“We rabbis had the privilege to see firsthand the positive force of kindness actualized in Budapest and around Jerusalem.” Read the article by David Portnoe

By DAVID PORTNOE Voice staff

Jewish Community Voice


“Budapest is a Jewish community that is coming back to life after being traumatized by the Holocaust and communism. They are rediscovering their identity and recreating a Jewish communal structure,” said Rabbi Steven Lindemann of Temple Beth Sholom in Cherry Hill. He added that the task for American Jews is to help Hungarian Jews reclaim their identity by supporting the work of the Joint Distribution Committee (JDC) and the Jewish Agency For Israel (JAFI), the overseas partners of the Jewish Federation.

Lindemann was speaking after returning from a Jewish Federations of North America (JFNA) Rabbinic Cabinet Mission to Hungary and Israel. The vice chair of the Rabbinic Cabinet and chair of the mission, Lindemann was joined on the trip by Rabbi Ephraim Epstein of Cong. Sons of Israel and 28 colleagues from across the United States. Lindemann and Epstein visited synagogues, minyanim, the Balint Jewish Community Center and the Israel Cultural Institute (ICI) in Hungary. They met with scores of Jews who had only recently discovered their Jewish identity. Lindemann described one young Jew he met, Enika Zadik. Her grandparents survived the Holocaust. Her parents hid their Jewish identity under communism. She did not even know that her last name, Zadik, is actually from the Hebrew tzadik. After asking her parents about the family history, she learned about her Jewish roots. “Now, as a 28-year-old lawyer, she comes to the ICI to find out what it means to be Jewish, and she’s sharing that experience with a whole group of young people her age,” he said.

“Meeting Jews who just found out they were Jewish in the last six months was an eye opening experience,” said Epstein. He described meeting with young Jews as they engage with “the holy spark of Judaism” and learn about where they come from, where they are going, how they fit in religiously, and what their relationship with Israel will be. Epstein also pointed out the contrast between many American Jews, who have so many opportunities to connect with Judaism and yet remain disengaged, while these young Hungarian Jews denied the richness of Judaism for so long are now connecting with Torah and the Jewish people. “We met with the head of the Jewish Agency, Natan Sharansky, and he feels that we have 10 years, a window of time, to reconnect with as many young Jews as possible. After that, the window will be closed,” said Epstein. After spending three days in Budapest, the mission travelled to Israel for three days. The rabbis had an opportunity to visit places supported by the Jewish Agency For Israel (JAFI), including a youth village for high school students at risk; be briefed by Israeli officials on security and other matters; and spend a day in Beit Shemesh, a town that has become a flashpoint for religious tensions.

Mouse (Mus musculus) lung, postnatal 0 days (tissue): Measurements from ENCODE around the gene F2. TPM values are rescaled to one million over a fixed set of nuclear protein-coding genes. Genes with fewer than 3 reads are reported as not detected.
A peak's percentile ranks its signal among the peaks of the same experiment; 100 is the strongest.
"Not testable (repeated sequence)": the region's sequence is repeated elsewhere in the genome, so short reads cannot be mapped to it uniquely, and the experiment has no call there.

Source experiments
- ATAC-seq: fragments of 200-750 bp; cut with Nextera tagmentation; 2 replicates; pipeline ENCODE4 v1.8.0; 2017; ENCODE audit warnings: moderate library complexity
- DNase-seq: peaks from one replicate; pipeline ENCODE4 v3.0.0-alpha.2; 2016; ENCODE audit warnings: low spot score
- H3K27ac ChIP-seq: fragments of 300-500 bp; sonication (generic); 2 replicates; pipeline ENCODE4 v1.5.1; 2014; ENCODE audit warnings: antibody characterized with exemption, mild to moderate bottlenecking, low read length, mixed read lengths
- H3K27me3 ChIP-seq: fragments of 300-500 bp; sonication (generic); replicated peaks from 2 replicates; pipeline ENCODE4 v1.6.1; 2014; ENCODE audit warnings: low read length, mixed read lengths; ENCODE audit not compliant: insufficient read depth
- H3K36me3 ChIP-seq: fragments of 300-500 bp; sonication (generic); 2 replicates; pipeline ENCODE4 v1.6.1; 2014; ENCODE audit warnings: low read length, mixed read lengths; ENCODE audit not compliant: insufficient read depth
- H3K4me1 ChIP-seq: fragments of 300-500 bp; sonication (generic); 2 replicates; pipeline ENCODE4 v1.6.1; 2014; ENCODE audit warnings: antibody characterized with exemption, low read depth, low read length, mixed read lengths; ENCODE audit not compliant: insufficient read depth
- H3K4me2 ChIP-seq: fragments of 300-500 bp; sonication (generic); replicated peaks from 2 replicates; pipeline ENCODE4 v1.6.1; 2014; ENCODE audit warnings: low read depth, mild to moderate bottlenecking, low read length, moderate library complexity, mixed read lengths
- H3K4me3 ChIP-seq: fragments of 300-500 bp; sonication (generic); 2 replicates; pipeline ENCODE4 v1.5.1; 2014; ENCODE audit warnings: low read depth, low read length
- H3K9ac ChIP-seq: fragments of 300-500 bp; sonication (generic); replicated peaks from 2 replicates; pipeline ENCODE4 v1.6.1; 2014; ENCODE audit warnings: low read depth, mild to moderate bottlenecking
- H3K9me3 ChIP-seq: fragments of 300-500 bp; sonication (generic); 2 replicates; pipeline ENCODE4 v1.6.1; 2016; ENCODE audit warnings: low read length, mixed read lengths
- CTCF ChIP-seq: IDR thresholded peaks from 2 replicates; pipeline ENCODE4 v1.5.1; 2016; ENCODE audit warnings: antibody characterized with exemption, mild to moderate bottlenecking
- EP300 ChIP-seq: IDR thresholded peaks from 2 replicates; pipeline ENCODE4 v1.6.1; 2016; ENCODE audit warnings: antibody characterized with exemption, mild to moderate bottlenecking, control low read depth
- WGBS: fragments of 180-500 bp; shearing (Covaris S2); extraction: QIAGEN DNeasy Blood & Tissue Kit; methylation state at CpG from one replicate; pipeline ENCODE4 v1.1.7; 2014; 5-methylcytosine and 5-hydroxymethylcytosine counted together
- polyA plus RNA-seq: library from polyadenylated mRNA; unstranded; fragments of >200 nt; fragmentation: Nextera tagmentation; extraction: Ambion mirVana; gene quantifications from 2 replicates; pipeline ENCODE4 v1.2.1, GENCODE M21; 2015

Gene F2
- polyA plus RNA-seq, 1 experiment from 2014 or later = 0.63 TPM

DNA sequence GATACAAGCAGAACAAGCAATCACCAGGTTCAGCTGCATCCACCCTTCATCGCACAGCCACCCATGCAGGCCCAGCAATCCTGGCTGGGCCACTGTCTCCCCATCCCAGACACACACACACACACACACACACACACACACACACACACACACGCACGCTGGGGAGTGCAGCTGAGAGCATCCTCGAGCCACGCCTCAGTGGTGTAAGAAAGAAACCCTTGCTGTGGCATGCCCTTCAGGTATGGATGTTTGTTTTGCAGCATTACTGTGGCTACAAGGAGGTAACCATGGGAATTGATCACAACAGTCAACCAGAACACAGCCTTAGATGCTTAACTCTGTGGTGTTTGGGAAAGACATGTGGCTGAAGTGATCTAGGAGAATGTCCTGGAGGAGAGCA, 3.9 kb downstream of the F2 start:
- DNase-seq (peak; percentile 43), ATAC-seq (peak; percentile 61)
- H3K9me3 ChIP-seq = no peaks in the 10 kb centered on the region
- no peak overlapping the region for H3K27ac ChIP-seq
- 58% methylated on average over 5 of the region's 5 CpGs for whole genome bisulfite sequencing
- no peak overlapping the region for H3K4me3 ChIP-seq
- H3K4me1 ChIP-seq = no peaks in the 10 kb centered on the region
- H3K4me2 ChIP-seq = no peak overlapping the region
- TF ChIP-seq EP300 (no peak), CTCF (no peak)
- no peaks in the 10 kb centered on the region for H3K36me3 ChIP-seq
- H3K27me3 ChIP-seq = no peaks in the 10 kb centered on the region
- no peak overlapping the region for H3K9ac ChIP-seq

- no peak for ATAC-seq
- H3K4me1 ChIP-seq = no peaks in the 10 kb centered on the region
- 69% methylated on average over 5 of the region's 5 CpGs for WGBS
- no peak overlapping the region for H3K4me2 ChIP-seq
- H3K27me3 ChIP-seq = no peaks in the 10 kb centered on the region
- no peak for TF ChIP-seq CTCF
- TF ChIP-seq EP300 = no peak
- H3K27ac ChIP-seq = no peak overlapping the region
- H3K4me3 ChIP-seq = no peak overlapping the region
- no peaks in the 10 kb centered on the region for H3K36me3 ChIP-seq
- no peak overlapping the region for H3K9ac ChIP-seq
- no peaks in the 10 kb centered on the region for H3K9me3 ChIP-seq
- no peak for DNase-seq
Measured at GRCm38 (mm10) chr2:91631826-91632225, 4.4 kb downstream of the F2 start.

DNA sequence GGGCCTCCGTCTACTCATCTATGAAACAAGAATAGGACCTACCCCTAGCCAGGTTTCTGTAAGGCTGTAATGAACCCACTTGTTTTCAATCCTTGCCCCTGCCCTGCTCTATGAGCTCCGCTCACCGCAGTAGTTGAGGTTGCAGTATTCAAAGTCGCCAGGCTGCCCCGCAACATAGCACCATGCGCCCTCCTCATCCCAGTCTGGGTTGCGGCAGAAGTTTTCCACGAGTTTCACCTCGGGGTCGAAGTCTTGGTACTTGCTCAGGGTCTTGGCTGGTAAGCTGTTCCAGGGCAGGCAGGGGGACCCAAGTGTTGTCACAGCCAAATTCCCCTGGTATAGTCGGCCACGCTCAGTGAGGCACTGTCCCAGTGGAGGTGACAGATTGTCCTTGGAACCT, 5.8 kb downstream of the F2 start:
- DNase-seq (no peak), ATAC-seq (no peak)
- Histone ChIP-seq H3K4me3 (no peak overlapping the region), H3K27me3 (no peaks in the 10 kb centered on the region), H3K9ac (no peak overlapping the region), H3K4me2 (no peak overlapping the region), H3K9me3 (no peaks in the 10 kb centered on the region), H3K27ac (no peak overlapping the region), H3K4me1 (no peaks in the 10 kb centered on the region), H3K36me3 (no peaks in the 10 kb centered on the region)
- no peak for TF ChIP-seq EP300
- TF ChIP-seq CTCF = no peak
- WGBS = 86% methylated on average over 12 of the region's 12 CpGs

“Israel is such a breath of fresh air,” said Epstein. He said that no matter where one comes from, travelling to Israel feels like home. “After Budapest, we were hungry for home,” said Epstein. Epstein and Lindemann agreed that there was a high level of camaraderie among the 30 rabbis on the trip. Epstein said that one of the hallmarks of the trip was that it brought together rabbis from across the United States as well as from the full spectrum of religious thought. Lindemann added that what the rabbis experienced together would be translated into a great deal of common effort on behalf of the Jewish people in communities around the country. “We have to find ways to help Federation raise the money to help the JDC and JAFI,” said Lindemann. He said that rabbis have the capacity to educate and inform their congregants. He also pointed out that rabbis need to set a personal example of participation and giving, noting that the 30 rabbis on the trip pledged a total of $100,000. Epstein said that when a person makes a contribution to a community-wide campaign, that person doesn’t know just how far and wide the impact is.

 “We rabbis had the privilege to see firsthand the positive force of kindness actualized in Budapest and around Jerusalem.”